Key West will be overrun with ‘Papas’ for Hemingway Days this week


Explore events across the state of Florida this July.

The Papas are returning this week, and not a moment too soon.

Every July, scores of white-bearded men in stifling wool sweaters, khakis and safari hats make a pilgrimage to Key West for the Ernest Hemingway Look-Alike contest. It’s a jolly crew of grizzled wannabes on Florida’s southernmost Key, competing in arm-wrestling contests and a running of the “bulls,” a street parade where aspiring Ernests schlep down Duval Street astride fake bulls on wheels.

It all culminates in the look-alike contest on Saturday at Sloppy Joe’s Bar, the one-time haunt of the chest-thumping novelist who called Key West home in the 1930s. Contestants are judged by grooming — is the white beard expressive enough? — but, more important, personality. Look-alikes must do anything to curry favor with the judges, who are themselves former look-alike winners: sing, read poetry, shadowbox in fighting trunks. At no point would this fraternal order of hirsute Hemingways ever admit the irony that the real author was never old and bearded in 1930s Key West. He was a young and strapping brunet with a mustache and a clean-shaven chin.

But the sea of white beards is what makes it fun. And vital: When the Hemingway Days festival returns to Key West this week, it will be the first one since Hurricane Irma ripped through the Lower Keys last September, leaving millions of dollars of damage in its wake.


From her perch on the third floor of the sunburn-red Custom House in Key West, Hemingway Days organizer Adele Williams has had a bird’s-eye view of the city’s slumping tourism since Irma made landfall.

“There was this perception that Key West was on its knees [after Hurricane Irma],” says Williams, an education director for the Key West Art and Historical Society. “In actual fact, Key West got away relatively unscathed, but there was a dearth of tourism, anyway.”

More than 92 percent of Key West lodgings reopened by March. Williams spotted patches of flooding confined to low-lying bars and restaurants, but weeks of power outages caused bigger headaches after the storm, she says.

Still, nine months on, the island stands in stark contrast to the roadsides flanking the Overseas Highway, the main drag connecting the Upper and Lower Keys. Piles of palm fronds and broken fence posts could be seen near Sugarloaf Key, 17 miles from Key West, on a drive from Key Largo to Key West in early June. On Ohio Key, near the Seven Mile Bridge, a former RV park was now an empty field of gravel and sand. Next door, Bahia Honda State Park seemed barely recognizable from the highway, the park’s entrance denuded of its signature trees and sea grapes.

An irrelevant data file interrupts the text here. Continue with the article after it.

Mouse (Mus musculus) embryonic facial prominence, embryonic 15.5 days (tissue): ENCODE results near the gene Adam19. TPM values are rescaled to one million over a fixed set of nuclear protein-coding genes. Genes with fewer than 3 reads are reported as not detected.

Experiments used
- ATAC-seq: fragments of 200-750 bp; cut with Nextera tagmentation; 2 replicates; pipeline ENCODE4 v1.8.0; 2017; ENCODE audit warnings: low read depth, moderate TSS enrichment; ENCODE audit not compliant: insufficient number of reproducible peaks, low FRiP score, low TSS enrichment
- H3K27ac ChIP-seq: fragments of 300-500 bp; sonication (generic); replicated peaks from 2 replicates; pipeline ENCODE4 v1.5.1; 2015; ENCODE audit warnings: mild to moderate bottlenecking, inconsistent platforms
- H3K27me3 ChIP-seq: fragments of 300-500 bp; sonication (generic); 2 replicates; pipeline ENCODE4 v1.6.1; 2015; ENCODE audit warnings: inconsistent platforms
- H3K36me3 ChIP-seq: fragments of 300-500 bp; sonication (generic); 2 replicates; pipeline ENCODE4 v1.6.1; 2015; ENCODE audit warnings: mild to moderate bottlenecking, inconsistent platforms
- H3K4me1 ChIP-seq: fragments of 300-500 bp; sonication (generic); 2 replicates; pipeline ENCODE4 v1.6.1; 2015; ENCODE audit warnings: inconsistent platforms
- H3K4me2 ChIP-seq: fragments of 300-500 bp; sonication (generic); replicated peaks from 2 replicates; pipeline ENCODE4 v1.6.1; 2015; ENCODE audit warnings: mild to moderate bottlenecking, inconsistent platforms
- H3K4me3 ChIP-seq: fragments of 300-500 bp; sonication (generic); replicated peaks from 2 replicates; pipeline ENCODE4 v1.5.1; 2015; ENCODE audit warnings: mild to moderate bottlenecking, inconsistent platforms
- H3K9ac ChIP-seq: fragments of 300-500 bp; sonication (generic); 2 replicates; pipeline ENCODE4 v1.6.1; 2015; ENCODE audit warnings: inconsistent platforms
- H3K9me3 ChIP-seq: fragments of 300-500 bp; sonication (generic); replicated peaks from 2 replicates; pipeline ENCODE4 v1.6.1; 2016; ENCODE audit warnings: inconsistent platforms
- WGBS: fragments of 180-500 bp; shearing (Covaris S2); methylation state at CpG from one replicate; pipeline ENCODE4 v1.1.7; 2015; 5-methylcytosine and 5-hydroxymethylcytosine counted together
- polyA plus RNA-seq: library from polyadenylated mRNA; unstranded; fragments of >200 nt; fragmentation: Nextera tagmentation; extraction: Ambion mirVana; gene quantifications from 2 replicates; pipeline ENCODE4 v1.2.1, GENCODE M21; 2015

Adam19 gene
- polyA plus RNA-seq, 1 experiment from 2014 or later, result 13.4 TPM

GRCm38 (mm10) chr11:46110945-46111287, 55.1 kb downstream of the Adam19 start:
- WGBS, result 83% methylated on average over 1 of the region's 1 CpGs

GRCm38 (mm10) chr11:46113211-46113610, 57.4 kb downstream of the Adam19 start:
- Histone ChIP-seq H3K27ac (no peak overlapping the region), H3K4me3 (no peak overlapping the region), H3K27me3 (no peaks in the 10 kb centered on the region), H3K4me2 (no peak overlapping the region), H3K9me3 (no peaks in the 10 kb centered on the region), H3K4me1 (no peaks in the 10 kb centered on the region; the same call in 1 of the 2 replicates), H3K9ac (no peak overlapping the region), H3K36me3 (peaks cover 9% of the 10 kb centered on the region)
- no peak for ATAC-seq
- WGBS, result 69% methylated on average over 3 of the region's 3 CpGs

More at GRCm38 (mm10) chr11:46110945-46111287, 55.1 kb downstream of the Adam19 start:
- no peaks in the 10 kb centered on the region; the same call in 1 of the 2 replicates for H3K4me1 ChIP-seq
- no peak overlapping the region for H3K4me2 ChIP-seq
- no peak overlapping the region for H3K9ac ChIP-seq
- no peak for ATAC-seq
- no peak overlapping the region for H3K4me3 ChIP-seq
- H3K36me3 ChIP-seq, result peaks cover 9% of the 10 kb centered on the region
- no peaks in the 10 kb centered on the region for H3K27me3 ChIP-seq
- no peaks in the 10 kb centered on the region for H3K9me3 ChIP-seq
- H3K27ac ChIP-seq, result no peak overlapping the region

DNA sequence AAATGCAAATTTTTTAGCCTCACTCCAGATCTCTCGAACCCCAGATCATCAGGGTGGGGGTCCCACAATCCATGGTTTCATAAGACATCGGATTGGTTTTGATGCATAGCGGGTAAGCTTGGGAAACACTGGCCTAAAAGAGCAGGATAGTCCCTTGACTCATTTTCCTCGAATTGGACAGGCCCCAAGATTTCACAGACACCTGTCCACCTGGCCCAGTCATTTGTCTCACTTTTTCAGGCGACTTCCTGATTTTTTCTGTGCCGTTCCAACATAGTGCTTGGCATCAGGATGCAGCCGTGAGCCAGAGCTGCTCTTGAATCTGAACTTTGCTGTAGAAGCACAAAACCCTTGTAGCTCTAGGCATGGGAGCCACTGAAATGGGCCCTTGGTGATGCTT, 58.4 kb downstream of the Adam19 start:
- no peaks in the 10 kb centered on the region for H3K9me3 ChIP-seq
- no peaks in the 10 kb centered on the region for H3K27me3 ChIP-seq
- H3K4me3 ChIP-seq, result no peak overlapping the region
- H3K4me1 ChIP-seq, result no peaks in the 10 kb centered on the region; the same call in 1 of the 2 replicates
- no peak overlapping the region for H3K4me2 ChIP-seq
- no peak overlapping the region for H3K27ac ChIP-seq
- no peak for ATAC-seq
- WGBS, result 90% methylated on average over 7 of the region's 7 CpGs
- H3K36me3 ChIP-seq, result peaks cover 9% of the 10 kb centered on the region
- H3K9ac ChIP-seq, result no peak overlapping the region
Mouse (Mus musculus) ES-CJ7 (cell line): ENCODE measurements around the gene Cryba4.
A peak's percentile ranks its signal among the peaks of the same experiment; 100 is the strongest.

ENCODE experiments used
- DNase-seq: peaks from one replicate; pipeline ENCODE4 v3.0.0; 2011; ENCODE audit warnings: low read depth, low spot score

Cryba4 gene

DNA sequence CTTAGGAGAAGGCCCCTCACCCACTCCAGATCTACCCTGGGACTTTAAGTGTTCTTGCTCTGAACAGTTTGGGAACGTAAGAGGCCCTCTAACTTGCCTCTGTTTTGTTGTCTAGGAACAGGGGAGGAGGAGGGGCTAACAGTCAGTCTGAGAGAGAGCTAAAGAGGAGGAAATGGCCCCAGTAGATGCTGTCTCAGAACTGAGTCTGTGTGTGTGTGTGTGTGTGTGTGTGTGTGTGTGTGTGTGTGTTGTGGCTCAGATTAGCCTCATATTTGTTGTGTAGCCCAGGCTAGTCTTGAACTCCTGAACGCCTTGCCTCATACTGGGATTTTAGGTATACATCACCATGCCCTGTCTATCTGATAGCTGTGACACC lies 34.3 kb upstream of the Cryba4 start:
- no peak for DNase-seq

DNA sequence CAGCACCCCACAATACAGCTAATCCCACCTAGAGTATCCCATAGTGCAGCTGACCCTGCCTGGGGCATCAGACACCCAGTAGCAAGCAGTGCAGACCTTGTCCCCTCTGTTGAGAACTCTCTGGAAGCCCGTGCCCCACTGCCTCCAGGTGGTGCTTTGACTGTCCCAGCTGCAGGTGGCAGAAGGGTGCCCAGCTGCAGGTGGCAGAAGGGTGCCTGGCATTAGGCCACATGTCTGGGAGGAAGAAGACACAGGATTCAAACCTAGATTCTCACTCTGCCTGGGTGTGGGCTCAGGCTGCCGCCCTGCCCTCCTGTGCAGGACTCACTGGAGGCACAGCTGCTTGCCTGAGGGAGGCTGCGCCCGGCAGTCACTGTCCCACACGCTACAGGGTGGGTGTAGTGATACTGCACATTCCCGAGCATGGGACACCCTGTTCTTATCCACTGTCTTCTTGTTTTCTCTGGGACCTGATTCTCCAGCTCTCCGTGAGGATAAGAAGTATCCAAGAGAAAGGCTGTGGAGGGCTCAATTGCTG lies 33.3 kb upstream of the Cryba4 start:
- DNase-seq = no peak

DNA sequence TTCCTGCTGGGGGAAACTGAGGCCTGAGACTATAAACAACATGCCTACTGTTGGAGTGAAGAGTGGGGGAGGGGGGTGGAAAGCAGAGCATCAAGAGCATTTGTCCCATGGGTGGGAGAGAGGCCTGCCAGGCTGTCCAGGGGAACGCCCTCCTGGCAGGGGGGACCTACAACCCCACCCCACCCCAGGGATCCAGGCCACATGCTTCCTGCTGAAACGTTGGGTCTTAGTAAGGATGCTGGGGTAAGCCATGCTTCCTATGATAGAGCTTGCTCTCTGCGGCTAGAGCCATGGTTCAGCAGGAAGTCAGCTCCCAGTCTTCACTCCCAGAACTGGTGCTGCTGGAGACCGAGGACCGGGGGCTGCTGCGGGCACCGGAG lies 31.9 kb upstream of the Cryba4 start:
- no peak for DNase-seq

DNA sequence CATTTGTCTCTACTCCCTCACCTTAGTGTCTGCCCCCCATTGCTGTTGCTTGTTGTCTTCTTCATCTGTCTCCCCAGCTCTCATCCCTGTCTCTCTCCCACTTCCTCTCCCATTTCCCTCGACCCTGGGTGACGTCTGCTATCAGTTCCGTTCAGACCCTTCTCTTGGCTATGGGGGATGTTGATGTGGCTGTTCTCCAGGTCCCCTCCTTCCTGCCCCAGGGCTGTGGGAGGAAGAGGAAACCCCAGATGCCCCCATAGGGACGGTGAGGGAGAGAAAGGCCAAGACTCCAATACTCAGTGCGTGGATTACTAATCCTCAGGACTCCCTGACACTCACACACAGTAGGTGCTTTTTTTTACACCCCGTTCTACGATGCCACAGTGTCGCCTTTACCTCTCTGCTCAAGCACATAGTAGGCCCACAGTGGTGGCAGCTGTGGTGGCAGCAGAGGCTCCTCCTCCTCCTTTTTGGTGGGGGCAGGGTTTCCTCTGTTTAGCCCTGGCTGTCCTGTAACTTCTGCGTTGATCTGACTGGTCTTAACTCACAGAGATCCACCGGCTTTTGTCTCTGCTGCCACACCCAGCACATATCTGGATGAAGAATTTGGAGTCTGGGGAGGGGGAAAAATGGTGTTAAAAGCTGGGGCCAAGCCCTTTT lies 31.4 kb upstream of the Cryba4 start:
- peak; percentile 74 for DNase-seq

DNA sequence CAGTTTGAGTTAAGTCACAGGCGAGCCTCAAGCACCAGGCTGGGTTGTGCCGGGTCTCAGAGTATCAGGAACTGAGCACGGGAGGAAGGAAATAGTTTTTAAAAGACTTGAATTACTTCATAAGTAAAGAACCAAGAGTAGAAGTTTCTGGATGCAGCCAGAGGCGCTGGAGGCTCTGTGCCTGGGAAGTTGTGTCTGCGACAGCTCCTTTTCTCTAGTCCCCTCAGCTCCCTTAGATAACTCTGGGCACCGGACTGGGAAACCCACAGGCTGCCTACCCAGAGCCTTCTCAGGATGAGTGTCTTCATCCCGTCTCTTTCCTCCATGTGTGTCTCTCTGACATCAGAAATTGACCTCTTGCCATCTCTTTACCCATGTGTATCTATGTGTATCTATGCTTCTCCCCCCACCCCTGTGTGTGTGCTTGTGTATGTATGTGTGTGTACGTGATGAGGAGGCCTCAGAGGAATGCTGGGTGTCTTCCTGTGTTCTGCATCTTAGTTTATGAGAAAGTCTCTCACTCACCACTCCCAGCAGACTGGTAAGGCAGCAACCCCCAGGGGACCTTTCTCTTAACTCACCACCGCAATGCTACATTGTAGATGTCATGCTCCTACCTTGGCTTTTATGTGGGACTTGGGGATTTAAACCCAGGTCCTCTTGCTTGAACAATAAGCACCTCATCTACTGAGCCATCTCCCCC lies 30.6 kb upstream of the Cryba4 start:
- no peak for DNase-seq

Key West never saw this level of destruction, Williams says.

“Now that we’re on summer break, I think people have put behind them what they thought the damage was to Key West,” says Williams, who expects Hemingway Days will be many tourists’ first glimpse of the island since the hurricane.

Hemingway Days will kick off 6-8 p.m. July 17 with an evening of symposiums with Hemingway scholars and writers, highlighted by a talk from writer Cristen Hemingway Jaynes, the novelist’s great-granddaughter. A meet and greet with competing Papa look-alikes will take place 5:30 p.m. July 18, followed by “Voices, Places, Inspirations,” a Key West-themed night of readings and storytelling.

The Key West Marlin fishing tournament continues the festival 8:30-4 p.m. July 19, followed by the first round of Sloppy Joe’s Hemingway Look-Alike Contest at 6:30 p.m. The July 20 lineup is highlighted by “Papa’s Poems,” a free reading of Hemingway’s poetry at Key West’s Old City Hall. On July 21, faux Hemingways will dress in their Pamplona best and compete in a Running of the Bulls at 1 p.m. The best-looking Papa will be decided during final-round judging at 6:30 p.m. at Sloppy Joe’s.


New this year is Hemingway’s Key West by Trolley on July 22, a trolley tour led by Sharon Wells that will revisit sites the author frequented during his Key West years, Williams says.

“We’re adding more cerebral events to Hemingway Days, like essay competitions and author talks,” Williams says. “So I think people will be happy to be back.”

Hemingway Days will take place July 17-22 at venues throughout Key West. For the full schedule, call 305-295-6616 or go to

Advertisement videos

Review: Billy Jack's Shack in Lauderdale-by-the-Sea

Instagram famous: Marmosets Diddy Kong and Yeti Kong

Spatch's famous Coleslaw

Erika Moon's 'Burlesque Avant-Garde'

The Lubben Brothers

Topgolf Miami Gardens

15th annual Royal Coils Natural Hair and Beauty Expo in Fort Lauderdale

Marjory Stoneman Douglas drama teacher to receive Tony Award Sunday

RuPaul’s Drag Race stars in Miami

Axe-throwing bar among new drinking venues in Fort Lauderdale or 954-356-4364